Understanding the difficult in computing equilibria in strategic settings is one of the primary goals of algorithmic game theory. We know from Nash's theorem that an equilibrium typically exists, but how does one find an equilibrium? The pursuit of this goal has lead not only to interesting and surprising algorithmic techniques, but also to deep new results in computational complexity. Our goal in this course is to survey, in some depth, the techniques that go into both the design of exact and approximation algorithms, as well as determining the hardness of equilibrium computation. In some sense, this is an advanced course in algorithms and complexity, though we will focus on the problem of equilibrium computation. Please note that this is a reading course, and hence all participants in the course will be presenting the topics and papers we cover. 

A good background in linear algebra as well as basic knowledge of computational complexity will be required. 

Classes will be held Tue/Thu 9:3011 am in D405.
Classes begin on August 9th. As this is a reading course, there will not be any formal evaluation. Our primary reference materials will be the conference or (preferably) journal versions of papers, or the relevant chapters from the AGT book by Nisan et al. We may supplement these by surveys, course notes from other courses, etc. 

Here is a partial list of topics and papers we plan to cover:



Umang: Course details. Introduction to games, and a simple support enumeration algorithm for computing equilibria in bimatrix games.  
Umang: Equilibrium computation in twoplayer zerosum games, and a proof of Nash's theorem.  
Umang: The LemkeHowson algorithm for equilibrium computation in twoplayer symmetric games.  
Gunjan: Playing large games using simple strategies, EC 2003.  
Phani: Rank1 bimatrix games: a homeomorphism and a polynomial time algorithm, STOC 2011.  
Somnath: A proof of Brouwer's Fixed Point Theorem via Sperner's Lemma.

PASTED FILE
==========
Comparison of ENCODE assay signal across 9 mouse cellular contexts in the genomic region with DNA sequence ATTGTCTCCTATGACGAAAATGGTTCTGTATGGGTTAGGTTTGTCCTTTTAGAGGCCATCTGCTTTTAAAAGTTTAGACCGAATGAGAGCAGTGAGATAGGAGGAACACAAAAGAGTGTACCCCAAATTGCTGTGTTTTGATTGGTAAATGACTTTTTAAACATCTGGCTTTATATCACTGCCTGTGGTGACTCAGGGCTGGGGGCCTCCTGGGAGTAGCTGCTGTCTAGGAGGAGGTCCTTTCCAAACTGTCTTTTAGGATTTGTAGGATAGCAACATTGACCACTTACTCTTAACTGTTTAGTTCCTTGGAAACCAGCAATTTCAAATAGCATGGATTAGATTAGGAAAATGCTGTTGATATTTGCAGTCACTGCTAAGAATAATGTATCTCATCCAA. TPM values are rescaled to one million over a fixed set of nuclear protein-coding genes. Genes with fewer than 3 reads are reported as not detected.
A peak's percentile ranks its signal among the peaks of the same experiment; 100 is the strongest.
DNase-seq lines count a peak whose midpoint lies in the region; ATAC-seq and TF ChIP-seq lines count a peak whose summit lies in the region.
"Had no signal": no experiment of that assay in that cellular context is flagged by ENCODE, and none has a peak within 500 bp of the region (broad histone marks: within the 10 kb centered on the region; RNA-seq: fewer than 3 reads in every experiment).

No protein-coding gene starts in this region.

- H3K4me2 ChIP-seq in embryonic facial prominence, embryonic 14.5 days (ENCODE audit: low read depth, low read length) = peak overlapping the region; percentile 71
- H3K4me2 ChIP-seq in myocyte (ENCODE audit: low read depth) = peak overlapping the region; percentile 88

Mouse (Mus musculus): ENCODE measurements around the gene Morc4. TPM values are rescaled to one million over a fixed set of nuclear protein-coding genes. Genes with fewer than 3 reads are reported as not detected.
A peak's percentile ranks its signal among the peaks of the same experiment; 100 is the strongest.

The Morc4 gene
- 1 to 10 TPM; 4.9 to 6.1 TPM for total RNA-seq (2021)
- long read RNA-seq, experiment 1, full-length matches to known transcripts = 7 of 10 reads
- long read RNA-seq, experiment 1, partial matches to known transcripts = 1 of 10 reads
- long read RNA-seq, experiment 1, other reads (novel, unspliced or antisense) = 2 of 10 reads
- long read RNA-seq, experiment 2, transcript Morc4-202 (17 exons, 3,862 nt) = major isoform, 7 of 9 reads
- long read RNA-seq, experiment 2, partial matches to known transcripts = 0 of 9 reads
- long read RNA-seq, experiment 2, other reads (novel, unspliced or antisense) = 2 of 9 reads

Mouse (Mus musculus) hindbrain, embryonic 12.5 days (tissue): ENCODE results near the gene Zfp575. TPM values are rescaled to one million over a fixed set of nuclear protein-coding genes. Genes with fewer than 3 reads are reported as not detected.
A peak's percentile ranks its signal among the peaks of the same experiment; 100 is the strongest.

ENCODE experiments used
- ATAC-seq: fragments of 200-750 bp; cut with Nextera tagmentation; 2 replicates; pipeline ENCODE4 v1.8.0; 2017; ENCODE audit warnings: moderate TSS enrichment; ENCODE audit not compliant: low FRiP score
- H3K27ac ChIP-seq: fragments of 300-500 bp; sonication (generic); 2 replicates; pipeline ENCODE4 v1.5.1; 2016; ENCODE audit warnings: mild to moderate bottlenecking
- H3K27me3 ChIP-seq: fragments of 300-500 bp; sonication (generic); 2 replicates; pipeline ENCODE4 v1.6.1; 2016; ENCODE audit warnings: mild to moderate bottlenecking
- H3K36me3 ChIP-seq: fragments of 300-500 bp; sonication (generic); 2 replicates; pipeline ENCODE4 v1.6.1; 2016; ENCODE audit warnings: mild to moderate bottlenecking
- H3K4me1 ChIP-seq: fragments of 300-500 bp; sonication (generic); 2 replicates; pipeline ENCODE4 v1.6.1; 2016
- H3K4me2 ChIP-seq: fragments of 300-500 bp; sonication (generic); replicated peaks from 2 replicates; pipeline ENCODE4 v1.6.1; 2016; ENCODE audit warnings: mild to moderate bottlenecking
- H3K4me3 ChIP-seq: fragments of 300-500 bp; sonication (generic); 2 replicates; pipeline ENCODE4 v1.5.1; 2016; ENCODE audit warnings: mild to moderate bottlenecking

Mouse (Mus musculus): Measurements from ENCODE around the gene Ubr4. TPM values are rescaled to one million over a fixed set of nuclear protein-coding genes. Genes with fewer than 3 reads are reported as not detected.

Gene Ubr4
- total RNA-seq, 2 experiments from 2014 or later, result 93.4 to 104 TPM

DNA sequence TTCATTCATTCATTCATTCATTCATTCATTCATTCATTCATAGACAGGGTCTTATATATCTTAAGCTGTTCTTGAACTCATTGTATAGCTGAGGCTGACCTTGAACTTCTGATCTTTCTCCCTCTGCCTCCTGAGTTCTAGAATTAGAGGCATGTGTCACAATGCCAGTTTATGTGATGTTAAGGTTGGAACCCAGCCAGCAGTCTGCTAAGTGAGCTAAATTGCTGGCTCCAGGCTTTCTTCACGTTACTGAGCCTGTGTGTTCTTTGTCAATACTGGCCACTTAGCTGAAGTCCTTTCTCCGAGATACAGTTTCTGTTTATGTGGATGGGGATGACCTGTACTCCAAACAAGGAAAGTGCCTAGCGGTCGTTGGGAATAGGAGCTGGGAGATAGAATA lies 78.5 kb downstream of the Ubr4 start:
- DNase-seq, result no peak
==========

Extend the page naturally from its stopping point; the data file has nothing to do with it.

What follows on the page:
Umang: Constant rank bimatrix games are PPADhard, STOC 2014.  
Umang continues. Gunjan: Approximating Nash Equilibria and Dense Bipartite Subgraphs via an Approximate Version of Caratheodory's Theorem, STOC 2015.  
Gunjan continues.  
Phani: Nash and Correlated Equilibria: Some Complexity Considerations. Games and Econ. Behav, 1989  
Somnath: Membership in PPAD of 2Nash and 2DSperner. Refs: Section 4 from A note on the LemkeHowson algorithm, Math. Prog. Study 1974, and Theorem 3 from On the Complexity of the Parity Argument and Other Inefficient Proofs of Existence, JCSS 1994  
Umang: A polynomialtime algorithm for market equilibria in Fisher Markets with Linear Utilities, and a PTAS for ArrowDebreu markets with linear utilities. Refs: Section 5.1, 5.2 from AGT book, and Auction Algorithms for Market Equilibrium, Math. Oper. Res. 2006.  
Umang: PTAS for ArrowDebreu markets, continued.  
Umang: A discrete tatonnementbased algorithm for exchange markets satisfying weak gross substitutes. Ref: Market Equilibrium via the Excess Demand Function, STOC '05  
Umang: The Separation Lemma, and convex programming for market equilibria in Fisher Markets with concave utilities. Refs: Lemma 5 from On the Stability of the Competitive Equilibrium II, Econometrica 1959, and Sec. 1, 2, 4 from Efficient Computation of Equilibrium Prices for Markets with Leontief Utilities, ICALP '04.  
Phani: Market equilibria in polynomial time for a fixed number of goods or agents. Devanur and Kannan, FOCS '08  
Somnath: The complexity of equilibria: Hardness results for economies via a correspondence with games. Codenotti et al., Theor. Comput. Sci., 2008 


The papers below are of varying levels of difficulty (which of course depends on your own background). Feel free to suggest papers outside of this list also.